Longitudinal Analysis of Head Coach Turnover of Women’s NCAA D-I Teams
Keywords:gender, sport, coaching, women, barriers
The goal of the current study was to add to existing literature pertaining to occupational turnover of sport coaches through examination of longitudinal data of head coaches of women’s teams in select NCAA Division-I conferences. The current study is the first of its kind, providing longitudinal data to help prove or dispel common narratives about women coaches and illuminate patterns of gender and discrimination. The average rate of head coach turnover of NCAA Division I FBS women’s sport teams is lower than the average rate of employee turnover in the United States. Although encouraging for the entire coaching profession, discriminatory turnover patterns appear to be prevalent. Men in this sample were twice as likely as women to be coaching, regardless of the institutional reason for their departure. When men are fired, they have a greater likelihood to be rehired, especially at the same level and in the same role. Men are also afforded twice the opportunity, as they can in turn coach men, coed, or women, while women are relegated to coaching women or coed teams. Athletic departments and policy makers should use these insights to improve their coach hiring and retention practices
Acosta, R. V., & Carpenter, L.J. (2014). Women in intercollegiate sport: A longitudinal, national study thirty seven year update. Retrieved from http://www.acostacarpenter.org
Acosta, R. V., & Carpenter, L. J. (1988). Women in intercollegiate sport: A longitudinal study – eleven year update, 1977-1988. Retrieved from ERIC database. (ED314381).
Boucher, C. J., & LaVoi, N. M. (2021). Athletics director’s misses & bull’s-eyes: Capitalizing on targets of opportunities to hire women coaches of women’s teams at select D-I institutions [Manuscript submitted for publication]. Department of Kinesiology, University of Minnesota.
Boucher, C., Silva-Breen, H., & LaVoi, N. M. (2021, July). Head coaches of women's collegiate teams: A comprehensive report on NCAA Division-I institutions, 2020-21. Minneapolis: The Tucker Center for Research on Girls & Women in Sport.
Boushey, H., & Glynn, S. J. (2012, November). There are significant business costs to replacing employees. Retrieved from https://cdn.americanprogress.org/wp-content/uploads/2012/11/16084443/CostofTurnover0815.pdf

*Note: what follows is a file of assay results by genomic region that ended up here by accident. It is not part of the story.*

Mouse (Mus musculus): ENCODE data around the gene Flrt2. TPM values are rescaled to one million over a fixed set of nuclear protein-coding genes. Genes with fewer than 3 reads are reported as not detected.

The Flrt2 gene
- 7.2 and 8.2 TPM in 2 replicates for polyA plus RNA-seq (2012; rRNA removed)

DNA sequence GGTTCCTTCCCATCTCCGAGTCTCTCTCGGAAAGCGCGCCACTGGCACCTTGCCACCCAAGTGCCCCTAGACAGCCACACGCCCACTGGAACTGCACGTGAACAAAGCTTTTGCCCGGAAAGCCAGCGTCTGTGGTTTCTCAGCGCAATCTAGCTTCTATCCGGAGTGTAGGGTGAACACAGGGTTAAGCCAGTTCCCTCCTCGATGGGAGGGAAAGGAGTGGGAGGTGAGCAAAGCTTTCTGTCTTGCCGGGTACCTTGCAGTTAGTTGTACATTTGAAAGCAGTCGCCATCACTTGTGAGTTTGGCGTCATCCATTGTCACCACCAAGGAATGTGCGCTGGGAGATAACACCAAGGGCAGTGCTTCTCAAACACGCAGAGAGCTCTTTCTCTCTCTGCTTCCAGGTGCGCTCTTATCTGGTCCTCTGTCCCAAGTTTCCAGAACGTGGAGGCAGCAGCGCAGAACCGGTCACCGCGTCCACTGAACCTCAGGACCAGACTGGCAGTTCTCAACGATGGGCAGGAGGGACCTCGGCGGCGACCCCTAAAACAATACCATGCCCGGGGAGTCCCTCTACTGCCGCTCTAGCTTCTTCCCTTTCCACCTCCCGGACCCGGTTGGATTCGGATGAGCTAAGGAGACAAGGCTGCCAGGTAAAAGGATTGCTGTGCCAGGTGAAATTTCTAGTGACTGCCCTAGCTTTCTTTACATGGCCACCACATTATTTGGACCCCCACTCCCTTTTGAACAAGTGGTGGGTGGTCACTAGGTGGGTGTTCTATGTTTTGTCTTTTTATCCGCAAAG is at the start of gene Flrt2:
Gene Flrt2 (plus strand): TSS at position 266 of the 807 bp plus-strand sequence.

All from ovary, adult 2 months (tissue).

Bruening, J.E., & Dixon, M.A. (2008). Situating work-family negotiations within a life course perspective: Insights on the gendered experiences of NCAA Division I head coaching mothers. Sex Roles, 58(1-2), 10–23. https://doi.org/10.1007/s11199-007-9350-x
Cunningham, G. B., Ahn, N. Y., Anderson, A. J., & Dixon, M. A. (2019). Gender, coaching, and occupational turnover. Women in Sport and Physical Activity Journal, 27(2), 63-72.
Cunningham, G. B., & Sagas, M. (2003). Occupational turnover intent among assistant coaches of women's teams: The role of organizational work experiences. Sex Roles, 49(3/4), 185-190. https://doi.org/10.1023/A:1024469132536
Cunningham, G. B., & Sagas, M. (2007). Examining potential differences between men and women in the impact of treatment discrimination. Journal of Applied Social Psychology, 37(12), 3010–3024. https://doi.org/10.1111/j.1559-1816.2007.00291.x
Cunningham, G. B., Sagas, M., & Ashley, F. B. (2003). Coaching self-efficacy, desire to become a head coach, and occupational turnover intent: Gender differences between NCAA assistant coaches of women's teams. International Journal of Sport Psychology, 34(2), 125–137.
Cunningham, G. B., & Sagas, M. (2004). Group diversity, occupational commitment, and occupational turnover intentions among NCAA division IA football coaching staff. Journal of Sport Management, 18, 236-254. https://doi.org/10.1123/jsm.18.3.236
Cunningham, G. B., Ahn, N. Y., Anderson, A. J., & Dixon, M. A. (2019). Gender, coaching, and occupational turnover. Women in Sport and Physical Activity Journal, 27(2), 63-72. https://doi.org/10.1123/wspaj.2018-0038
Darvin, L. (2020). Voluntary occupational turnover and the experiences of former intercollegiate women assistant coaches. Journal of Vocational Behavior, 116, 1-17. https://doi.org/10.1016/j.jvb.2019.103349
Dixon, M. A., & Bruening, J. E. (2007). Work--family conflict in coaching I: A top-down perspective. Journal Of Sport Management, 21(3), 377-406. https://doi.org/10.1123/jsm.21.3.377